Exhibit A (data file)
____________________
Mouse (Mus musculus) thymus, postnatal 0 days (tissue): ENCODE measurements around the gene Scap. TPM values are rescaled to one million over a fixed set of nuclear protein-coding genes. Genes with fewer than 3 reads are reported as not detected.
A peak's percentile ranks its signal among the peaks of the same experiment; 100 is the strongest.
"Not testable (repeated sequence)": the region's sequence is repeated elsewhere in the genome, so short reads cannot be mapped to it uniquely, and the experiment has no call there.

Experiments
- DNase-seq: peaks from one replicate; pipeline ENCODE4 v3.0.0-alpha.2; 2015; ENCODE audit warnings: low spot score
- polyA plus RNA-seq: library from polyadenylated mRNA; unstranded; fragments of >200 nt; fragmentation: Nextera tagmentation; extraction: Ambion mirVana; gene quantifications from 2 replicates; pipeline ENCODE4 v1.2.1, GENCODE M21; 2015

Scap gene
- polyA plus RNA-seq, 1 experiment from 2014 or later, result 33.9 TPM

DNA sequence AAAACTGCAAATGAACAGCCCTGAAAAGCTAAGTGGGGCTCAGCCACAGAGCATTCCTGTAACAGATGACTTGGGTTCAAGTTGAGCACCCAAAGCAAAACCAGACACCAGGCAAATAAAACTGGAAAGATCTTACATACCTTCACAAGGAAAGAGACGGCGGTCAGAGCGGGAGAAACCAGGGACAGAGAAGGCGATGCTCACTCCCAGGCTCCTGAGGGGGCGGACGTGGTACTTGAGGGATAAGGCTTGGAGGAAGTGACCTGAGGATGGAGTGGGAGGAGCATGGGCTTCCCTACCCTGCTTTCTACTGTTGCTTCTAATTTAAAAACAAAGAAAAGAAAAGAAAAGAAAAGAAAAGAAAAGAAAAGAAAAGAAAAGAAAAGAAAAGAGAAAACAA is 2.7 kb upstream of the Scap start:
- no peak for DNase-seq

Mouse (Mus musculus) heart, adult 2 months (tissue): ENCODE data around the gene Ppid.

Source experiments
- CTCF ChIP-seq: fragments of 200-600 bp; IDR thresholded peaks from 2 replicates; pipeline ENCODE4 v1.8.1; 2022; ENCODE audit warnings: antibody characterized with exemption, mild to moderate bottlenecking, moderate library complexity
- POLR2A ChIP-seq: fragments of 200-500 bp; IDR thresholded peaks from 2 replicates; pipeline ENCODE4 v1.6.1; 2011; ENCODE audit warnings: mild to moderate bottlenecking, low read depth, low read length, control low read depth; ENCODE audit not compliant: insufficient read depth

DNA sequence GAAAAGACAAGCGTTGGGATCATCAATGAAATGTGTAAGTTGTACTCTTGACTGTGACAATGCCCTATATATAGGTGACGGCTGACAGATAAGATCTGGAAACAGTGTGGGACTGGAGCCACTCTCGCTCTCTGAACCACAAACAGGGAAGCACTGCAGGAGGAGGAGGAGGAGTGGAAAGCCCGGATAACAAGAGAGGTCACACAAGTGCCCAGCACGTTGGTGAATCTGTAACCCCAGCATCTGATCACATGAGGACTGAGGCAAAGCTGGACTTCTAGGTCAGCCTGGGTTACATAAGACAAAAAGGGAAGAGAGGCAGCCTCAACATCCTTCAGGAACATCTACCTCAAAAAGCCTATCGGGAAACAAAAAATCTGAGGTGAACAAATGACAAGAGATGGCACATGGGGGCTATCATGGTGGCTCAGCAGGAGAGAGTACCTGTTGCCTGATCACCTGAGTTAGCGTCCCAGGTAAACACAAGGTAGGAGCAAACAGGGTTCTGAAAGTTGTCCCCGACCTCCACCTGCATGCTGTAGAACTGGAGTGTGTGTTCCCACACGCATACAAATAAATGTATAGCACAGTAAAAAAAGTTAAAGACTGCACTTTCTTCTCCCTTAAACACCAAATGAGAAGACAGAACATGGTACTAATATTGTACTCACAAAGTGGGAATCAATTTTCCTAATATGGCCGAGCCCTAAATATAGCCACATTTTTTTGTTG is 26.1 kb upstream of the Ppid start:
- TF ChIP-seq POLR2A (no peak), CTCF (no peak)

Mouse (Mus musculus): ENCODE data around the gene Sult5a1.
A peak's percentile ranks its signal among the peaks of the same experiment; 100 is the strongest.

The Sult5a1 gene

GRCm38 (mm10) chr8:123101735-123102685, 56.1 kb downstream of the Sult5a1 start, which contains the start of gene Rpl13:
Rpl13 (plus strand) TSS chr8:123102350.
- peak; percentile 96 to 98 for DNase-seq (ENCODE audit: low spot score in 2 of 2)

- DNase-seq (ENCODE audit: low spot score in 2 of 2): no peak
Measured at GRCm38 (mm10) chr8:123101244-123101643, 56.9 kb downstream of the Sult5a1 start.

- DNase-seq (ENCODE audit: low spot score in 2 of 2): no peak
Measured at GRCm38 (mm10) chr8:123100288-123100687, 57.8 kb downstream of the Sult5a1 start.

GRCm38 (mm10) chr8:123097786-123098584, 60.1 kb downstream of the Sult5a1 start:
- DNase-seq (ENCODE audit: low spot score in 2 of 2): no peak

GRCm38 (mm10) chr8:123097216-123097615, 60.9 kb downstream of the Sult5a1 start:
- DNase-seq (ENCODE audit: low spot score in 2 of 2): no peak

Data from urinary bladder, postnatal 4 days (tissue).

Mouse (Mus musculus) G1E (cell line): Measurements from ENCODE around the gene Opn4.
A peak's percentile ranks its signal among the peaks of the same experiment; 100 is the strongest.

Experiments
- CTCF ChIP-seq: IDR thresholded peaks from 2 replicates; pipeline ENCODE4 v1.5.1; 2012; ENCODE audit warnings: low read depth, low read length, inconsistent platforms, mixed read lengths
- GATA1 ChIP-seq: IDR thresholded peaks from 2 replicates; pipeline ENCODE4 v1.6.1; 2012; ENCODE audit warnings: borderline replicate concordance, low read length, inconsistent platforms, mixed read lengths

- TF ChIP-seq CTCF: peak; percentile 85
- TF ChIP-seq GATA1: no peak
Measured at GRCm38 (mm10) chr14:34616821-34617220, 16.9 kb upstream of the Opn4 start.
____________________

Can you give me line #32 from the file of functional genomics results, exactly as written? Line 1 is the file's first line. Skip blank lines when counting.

Mouse (Mus musculus) G1E (cell line): Measurements from ENCODE around the gene Opn4.